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Making sure sober homes are safe

A resident of a sober home in Woburn drinks coffee outside of a bedroom. Suzanne Kreiter/Globe staff/Globe staff

The lucrative business of so-called sober homes — where individuals recovering from substance-use disorder live in a supportive residence free of drugs and alcohol — has come under increased scrutiny across the nation.

A Globe story earlier this month focused on one unscrupulous operator, Daniel Cleggett Jr., who has seen his sober homes business boom in Massachusetts. Two people have died on his company’s watch. Cleggett’s sober home in Boston, city officials allege, had clients living in overcrowded and unsafe rooms. In another of his company’s sober homes, clients allege that nonmedical staff told them to stop taking psychiatric medications and were told to pray instead.


There is no charge that Cleggett’s company did anything illegal (a local police investigation into one of the deaths is ongoing). Yet the case shines an uncomfortable light on a budding industry that exists in a regulatory twilight zone: Operators face few legal requirements, which allows pretty much anyone to open up a sober home.

That’s not to say Massachusetts officials haven’t been paying attention. In fact, the state became a national leader in 2014, when the Legislature introduced some oversight into the sober-home industry, including voluntary certification. But there’s more the state can do.

It’s difficult to regulate sober homes, and that’s partly because of existing federal antidiscrimination rules. Residents of these houses, as a group of disabled people living together, are protected by the Americans with Disabilities Act and the Fair Housing Act. Furthermore, under state law, sober homes are not considered treatment facilities and thus are not subject to licensing requirements.

Those obstacles are why the state’s certification program, which launched in 2016, had to be optional. The certification process includes making sure that a sober home meets nationally recognized administrative and safety requirements. For instance, to be certified, a sober home must have rules and a code of ethics and provide drug screening for residents. The home needs to pass an inspection and buy enhanced property insurance.


At least 10 or so other states — including Indiana, Rhode Island, and Ohio — have laws on the books defining sober-living residences and regulating their operation in some form or another.

“Our law was enacted as a consumer protection law,” said Larissa Matzek, executive director of the Massachusetts Alliance for Sober Housing, the nonprofit designated by the state to administer the certification program. “We do feel this was a strong step towards eliminating problems that we saw prior to the law.”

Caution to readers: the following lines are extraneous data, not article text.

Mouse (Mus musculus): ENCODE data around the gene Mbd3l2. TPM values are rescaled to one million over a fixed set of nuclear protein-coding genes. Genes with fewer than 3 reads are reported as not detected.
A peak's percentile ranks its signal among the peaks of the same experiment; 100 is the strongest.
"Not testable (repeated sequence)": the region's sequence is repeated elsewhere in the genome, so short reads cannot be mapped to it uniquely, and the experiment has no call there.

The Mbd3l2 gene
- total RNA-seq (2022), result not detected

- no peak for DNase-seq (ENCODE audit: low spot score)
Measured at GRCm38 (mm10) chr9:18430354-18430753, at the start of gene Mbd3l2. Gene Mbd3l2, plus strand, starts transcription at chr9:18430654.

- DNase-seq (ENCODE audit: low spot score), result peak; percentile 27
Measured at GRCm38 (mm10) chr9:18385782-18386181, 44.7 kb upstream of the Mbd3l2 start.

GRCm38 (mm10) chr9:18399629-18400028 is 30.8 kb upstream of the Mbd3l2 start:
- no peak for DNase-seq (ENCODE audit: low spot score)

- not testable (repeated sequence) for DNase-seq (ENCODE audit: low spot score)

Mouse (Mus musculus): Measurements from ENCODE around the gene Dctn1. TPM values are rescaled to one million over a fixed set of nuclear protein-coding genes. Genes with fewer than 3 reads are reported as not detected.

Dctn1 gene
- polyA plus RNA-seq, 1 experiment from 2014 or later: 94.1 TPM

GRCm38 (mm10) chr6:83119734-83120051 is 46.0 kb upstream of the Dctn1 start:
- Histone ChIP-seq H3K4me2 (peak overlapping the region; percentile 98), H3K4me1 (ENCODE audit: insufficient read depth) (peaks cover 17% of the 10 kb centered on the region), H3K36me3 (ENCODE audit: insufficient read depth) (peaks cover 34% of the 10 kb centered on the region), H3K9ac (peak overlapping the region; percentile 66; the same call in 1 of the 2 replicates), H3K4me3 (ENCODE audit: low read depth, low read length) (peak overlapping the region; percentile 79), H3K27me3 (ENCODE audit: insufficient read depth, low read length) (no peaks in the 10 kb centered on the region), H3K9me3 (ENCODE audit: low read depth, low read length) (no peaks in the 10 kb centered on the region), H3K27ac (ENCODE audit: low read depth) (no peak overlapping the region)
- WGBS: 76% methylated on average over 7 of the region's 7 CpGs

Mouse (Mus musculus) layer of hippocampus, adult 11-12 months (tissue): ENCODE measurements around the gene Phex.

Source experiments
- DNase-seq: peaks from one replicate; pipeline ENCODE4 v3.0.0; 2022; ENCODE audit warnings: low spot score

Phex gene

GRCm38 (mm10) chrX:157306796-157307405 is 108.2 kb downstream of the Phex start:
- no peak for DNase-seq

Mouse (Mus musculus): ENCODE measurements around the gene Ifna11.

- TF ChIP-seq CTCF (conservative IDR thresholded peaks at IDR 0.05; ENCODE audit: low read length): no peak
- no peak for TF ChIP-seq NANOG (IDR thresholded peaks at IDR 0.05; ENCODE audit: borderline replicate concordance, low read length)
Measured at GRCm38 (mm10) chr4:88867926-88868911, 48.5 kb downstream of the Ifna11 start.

To encourage certification, Massachusetts required all state agencies and vendors receiving public funds to refer individuals in recovery to only certified homes. There are currently about 180 sober homes certified in the state.

And yet there are still a significant number of sober homes operating in the dark, since plenty of folks aren’t referred through state agencies or vendors. The 180 or so that have been certified by MASH represent roughly one-third of the estimated total sober homes in the state, according to Matzek. No one knows the exact number, but that is still a pretty large group of operators without direct oversight.

David Sheridan, president of the National Alliance for Recovery Residences, a nonprofit that developed standards and training and provides resources on sober homes, lauded the state’s efforts but argued we’re “half-way there.”


“The model right now is Florida,” Sheridan said. For instance, the Sunshine State offers stronger incentives for sober homes to get certified. “Florida not only mandates all state referrals to go to certified homes, but also referrals from private agencies.” Massachusetts could also fund increased access to certified sober housing for individuals who cannot afford it, Sheridan said.

The state must also continue to educate the public on sober homes, because there is still strong stigma unjustly associated with the residences, which can make them difficult to site in communities.

Massachusetts was one of the first states to recognize that sober homes could play a significant role in the recovery process of individuals suffering from substance abuse. “For more than 30 years, most of addiction resources went into treatment,” Sheridan said. “But opioid addiction is a chronic condition, and it takes several years, and not just a 30- or 60-day treatment, to recover. Sober homes are a critical component after treatment because they provide that longer-term support.”

He’s right. While progress has been made, the state should take extra steps to ensure safe and healthy environments that support residents in their recovery from substance-use disorders.

Correction: An earlier version of this editorial misspelled the name of Daniel Cleggett Jr.